City of Dubuque administrative leaders have endorsed a proposal to eliminate most late fines at the community’s public library.

Carnegie-Stout Public Library leaders have asked the Dubuque City Council to write off about $62,000 in projected net revenue in the upcoming fiscal year. The money would have come from fines collected from patrons with overdue materials.

If the policy ultimately is adopted by City Council members, the library would resume its fine-free policy at the start of the next fiscal year, which begins July 1. The request was presented Monday during the library’s departmental budget hearing.

Council members will vote on the finalized fiscal year 2020 budget following a public hearing at 6 p.m. March 7 at the Historic Federal Building, 350 W. Sixth St.

The library piloted a fine-forgiveness program from July 1 through the end of 2018. In December, the Carnegie-Stout Public Library Board of Trustees voted to permanently continue the program.

According to library leadership, fines create barriers to access.

“The motive for motivational fines has been to increase access,” Library Director Susan Henricks said. “For most of us, fines would not be a problem. But for others, a fine is an insurmountable obstacle, and those people just stop using the library. This has a major impact on children. They don’t get to choose when library day is. They have to rely on an adult to take them.”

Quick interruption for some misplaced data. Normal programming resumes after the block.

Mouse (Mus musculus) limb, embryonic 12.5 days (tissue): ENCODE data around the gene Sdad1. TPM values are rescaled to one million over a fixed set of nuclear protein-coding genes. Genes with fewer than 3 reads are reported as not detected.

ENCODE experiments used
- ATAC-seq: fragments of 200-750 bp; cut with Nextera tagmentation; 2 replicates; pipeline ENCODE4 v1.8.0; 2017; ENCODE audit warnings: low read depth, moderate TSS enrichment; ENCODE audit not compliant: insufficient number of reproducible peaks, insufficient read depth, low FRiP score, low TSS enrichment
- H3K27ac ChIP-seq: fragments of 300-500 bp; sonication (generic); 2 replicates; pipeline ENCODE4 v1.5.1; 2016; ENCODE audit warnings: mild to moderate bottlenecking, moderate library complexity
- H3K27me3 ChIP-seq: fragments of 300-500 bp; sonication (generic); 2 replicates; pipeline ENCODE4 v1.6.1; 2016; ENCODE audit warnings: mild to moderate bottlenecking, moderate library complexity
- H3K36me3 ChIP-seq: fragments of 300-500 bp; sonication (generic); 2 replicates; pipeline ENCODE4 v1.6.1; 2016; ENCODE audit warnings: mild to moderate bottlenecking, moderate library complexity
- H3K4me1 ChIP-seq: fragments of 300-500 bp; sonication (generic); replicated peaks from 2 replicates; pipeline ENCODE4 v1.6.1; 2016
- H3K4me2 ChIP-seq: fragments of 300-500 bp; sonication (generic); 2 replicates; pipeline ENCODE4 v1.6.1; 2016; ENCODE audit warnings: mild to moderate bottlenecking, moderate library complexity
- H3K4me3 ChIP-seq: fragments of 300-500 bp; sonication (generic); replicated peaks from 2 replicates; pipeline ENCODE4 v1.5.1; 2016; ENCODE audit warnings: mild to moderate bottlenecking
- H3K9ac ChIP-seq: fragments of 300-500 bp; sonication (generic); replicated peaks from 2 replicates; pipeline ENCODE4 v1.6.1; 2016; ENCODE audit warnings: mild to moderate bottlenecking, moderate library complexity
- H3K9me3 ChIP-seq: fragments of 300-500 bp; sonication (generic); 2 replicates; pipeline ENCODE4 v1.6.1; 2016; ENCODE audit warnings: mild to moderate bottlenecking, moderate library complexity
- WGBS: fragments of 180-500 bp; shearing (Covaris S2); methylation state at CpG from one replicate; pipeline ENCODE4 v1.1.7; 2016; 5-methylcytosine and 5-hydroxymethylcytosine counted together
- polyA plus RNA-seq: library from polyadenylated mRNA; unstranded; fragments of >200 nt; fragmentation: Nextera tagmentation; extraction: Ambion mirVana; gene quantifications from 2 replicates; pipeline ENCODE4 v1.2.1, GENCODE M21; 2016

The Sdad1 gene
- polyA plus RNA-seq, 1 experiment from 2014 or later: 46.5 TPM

After evaluating the six-month pilot program, Henricks reported a 4.2 percent drop in the number of youth accounts being frozen, which she thought significant.

The library predicts $66,000 in gross revenue loss, which would be offset somewhat by $4,307 in savings from a drop in credit card fees and from having fewer reasons to tap collection agencies to track down payments.

“We have found that through early intervention — where people are contacted right away — they’re more likely to respond,” Henricks said. “They’ll pay that off or return things a lot faster. When a balance hits $25, it is turned over to a collection agency. The only reason now would be if people would be billed for the cost of a replacement.”

According to evaluation, since the fine-free program began, more materials were returned.

Council Member David Resnick asked if it was really too much to ask that people pay 20 cents per item per day if they can’t return it on time.

Council Member Brett Shaw, though, lauded what he saw as the library’s progressive vision.

“It is not the library’s responsibility to teach responsibility,” he said.

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